With the death of Trotsky, the movement is for the first time without an authoritative spokesman – and such a spokesman is needed now as never before. The movement and the international proletariat are like a ship on a vast ocean, not uncharted, but sown with perils old and new; and has lost the pilot who hod guided it through many stormy seas. Today, for the first time since we began nearly o hundred years ago, the internationalists are thrown on their own resources. Only by the fullest recognition of what we have lost are we able to brace ourselves to meet the future. True, the principles of Marxism are far more easy to grasp than they were forty years ago. But each generation has not only to learn them afresh but recreate them in its own experience. The principles may be old and well-tried; their application is eternally new.
In this sense, we, in whose hands the torch has been left, suffer a special and, in a literal sense a personal loss. Trotsky did more than speak and analyze. He taught those who had our independence of spirit never to forget that slavish repetition never created anything but slavish repetition in unending sequence. He was an inexhaustible source of ideas, of theoretical inspiration, of energy, of devotion. Every line he wrote was suffused with confidence in the mission of the proletariat and in our ideas however sparsely distributed, as a vital force in the cataclysmic social conflicts of our time. To know that he would hear what we said, or read what we wrote, was on ever-present spur to the best in us.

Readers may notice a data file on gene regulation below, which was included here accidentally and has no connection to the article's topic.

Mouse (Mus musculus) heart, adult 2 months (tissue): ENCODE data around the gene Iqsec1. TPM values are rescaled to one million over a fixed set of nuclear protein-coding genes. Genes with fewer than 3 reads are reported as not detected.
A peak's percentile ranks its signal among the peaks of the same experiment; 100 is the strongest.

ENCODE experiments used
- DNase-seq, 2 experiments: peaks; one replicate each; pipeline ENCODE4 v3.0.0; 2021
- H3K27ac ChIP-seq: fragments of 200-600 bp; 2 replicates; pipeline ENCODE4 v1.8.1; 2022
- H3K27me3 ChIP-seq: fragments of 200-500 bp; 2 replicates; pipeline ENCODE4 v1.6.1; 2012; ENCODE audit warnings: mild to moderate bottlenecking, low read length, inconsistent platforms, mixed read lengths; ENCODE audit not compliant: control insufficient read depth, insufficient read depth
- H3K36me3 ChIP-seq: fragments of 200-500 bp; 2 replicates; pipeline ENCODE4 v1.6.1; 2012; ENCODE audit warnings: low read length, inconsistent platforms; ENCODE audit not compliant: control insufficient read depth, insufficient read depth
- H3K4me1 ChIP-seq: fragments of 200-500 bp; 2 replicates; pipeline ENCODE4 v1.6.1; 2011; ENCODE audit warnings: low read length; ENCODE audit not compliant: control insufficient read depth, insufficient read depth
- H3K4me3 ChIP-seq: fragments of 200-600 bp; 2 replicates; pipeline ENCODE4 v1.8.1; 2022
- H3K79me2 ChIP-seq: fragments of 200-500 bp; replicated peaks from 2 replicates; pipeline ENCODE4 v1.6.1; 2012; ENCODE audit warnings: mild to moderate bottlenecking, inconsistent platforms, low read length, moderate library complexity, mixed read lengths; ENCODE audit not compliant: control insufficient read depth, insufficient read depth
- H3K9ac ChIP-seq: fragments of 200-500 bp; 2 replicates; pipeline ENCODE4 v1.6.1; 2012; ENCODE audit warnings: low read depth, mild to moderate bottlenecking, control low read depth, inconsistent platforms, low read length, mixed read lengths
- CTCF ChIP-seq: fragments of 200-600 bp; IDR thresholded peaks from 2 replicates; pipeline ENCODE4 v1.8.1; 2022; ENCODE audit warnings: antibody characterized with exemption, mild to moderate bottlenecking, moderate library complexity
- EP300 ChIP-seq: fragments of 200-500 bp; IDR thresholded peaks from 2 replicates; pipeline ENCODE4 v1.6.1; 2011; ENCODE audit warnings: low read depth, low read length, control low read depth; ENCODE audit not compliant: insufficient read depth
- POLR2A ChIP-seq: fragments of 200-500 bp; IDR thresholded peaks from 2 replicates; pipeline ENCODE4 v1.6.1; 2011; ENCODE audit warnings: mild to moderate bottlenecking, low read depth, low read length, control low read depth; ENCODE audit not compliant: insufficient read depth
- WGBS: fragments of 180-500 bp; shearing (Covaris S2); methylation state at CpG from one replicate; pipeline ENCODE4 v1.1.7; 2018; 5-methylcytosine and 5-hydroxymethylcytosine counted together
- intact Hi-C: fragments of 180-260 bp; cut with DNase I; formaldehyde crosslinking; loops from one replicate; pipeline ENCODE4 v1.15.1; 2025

For those who sometimes disputed with him and finally came to his conclusions or, occasionally, rejected them – the only way to strength, the way he came finally to Leninism – the loss is irreparable. Not only his theories, his voice to the workers, but something internal in the equipment of all of us is gone, something that all previous Marxists had, and which we, for the most part an untried generation, facing awful responsibilities, needed more than any other.
When we face these things squarely, we shall be able to do more than repeat the traditional exhortation to carry on in his spirit. Only when we know the gap that now yawns in us collectively and individually can we set about the task of filling it as far as it can be filled. We know that if he remained alone, a chained and solitary representative of our creed against all the states and armies of bourgeois society, he would spend his iast half hour elaborating with scrupulousness and care a last defiance and a message of hope and solidarity for whoever might in a new generation grope for the ideas of socialism.
It is not given to many men to produce an epoch-making analysts of social forces, to lead a great revolution, to organize an army in its defense, to touch the peaks of human achievement as he did. But we can equal him, if not in the magnitude and scope, at least in the tenor and temper of his devotion. Marxists draw the lessons of every experience, and his life was a great experience. Let us meet this crisis as he would have met it, with a full realization of its import, and with unshaken confidence in the victory of our cause.
Last updated on 6.10.2012